For eight years, New Jersey native Michelle Bottalico has been calling the northwestern Italian city of Turin home. Along the way she’s met her husband-to-be, acquired Italian citizenship through ancestry, and furthered her photography business.
“After traveling around Italy, I liked it so much that I decided to look for work and live here. I was already a photographer in the U.S., and this was something I could do in Italy too,” she says.
Today, Michelle specializes in portrait photography, taking photos of newborns, children, families, and couples. Her clients are both Italian and foreign, including American expats who are working in Turin.
“I do photo shoots for them so they can remember their time living in the city,” she says. “I don’t work in a studio because I prefer a more spontaneous style, and if I’m not working in clients’ homes, I use the city of Turin as a background,” Michelle says.
Michelle has become enamored with many aspects of her new life in Turin, which has a population of about 900,000 people.
“I love the more relaxed way of life Italians have; the closeness to the Alps, where there are beautiful places to hike; the open-air markets in the city (especially Porta Palazzo, which has a section in the back where the local farmers sell the food they grow); the tradition of aperitivo in the evenings (the Italian equivalent of happy hour), and the opportunity to see new ways of life,” she explains.
Turin is the capital of Piedmont, a region that’s celebrated for its Barolo wine and truffles, as well as its chocolate, rice, and breadsticks. Piedmont is also the birthplace of the Slow Food movement. In addition to its rich cuisine and cultural offerings, the city offers plenty of social outlets.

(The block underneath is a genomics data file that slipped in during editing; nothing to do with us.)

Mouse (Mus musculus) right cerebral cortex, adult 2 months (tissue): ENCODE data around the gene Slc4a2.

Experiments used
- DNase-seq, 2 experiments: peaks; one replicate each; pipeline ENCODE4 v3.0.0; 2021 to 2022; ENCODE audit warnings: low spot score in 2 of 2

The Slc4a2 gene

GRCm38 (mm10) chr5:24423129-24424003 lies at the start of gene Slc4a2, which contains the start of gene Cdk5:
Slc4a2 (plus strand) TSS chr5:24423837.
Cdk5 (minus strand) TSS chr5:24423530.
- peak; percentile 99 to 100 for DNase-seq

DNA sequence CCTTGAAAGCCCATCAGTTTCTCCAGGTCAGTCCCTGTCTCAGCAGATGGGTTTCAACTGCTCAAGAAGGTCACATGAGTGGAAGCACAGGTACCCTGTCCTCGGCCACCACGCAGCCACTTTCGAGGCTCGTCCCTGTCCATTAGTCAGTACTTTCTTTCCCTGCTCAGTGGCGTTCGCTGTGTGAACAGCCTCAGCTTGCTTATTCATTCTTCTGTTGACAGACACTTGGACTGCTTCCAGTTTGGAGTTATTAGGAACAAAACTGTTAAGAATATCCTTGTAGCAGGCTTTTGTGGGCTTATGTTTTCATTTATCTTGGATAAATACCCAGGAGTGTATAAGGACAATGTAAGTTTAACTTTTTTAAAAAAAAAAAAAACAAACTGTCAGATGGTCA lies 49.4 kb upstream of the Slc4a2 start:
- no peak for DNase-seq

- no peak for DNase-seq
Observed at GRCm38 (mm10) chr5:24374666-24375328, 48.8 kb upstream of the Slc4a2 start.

“Turin is full of bars and restaurants and places to go out, and there are a lot of events and festivals in the city. I have met people through Couchsurfing and Meetup, which posts many different kinds of events, including a group for people who want to practice their languages. That’s how I met my fiancé,” says Michelle.
Despite it being a cosmopolitan city, she says that rent, internet plans, and groceries are affordable in Turin. “I was surprised how much food cost at the supermarket on recent trips back to the U.S. I am able to spend less here on food. I like the open-air markets because of the wide selection of fruits and vegetables and also because they are affordable. Markets were not a common thing where I grew up, and farmers’ markets in New Jersey tend to be seasonal and pretty expensive.”
Michelle has explored much of Italy, but her visits to her ancestral towns have been the most memorable.
“I visited the little mountain town my great-great-grandfather came from in Liguria. It had only 16 elderly inhabitants left. The people were friendly to me and interested in the fact that my ancestor came from that place, and the kind lady who owned the tiny grocery store in the village invited me to lunch. As it was a feast day, there was a delicious seven-course meal and I met an elderly man who was the last one living with the same last name as my ancestor. I saw the church my great-great-grandfather was baptized in and visited the cemetery with its little medieval church. It was an emotional experience.”
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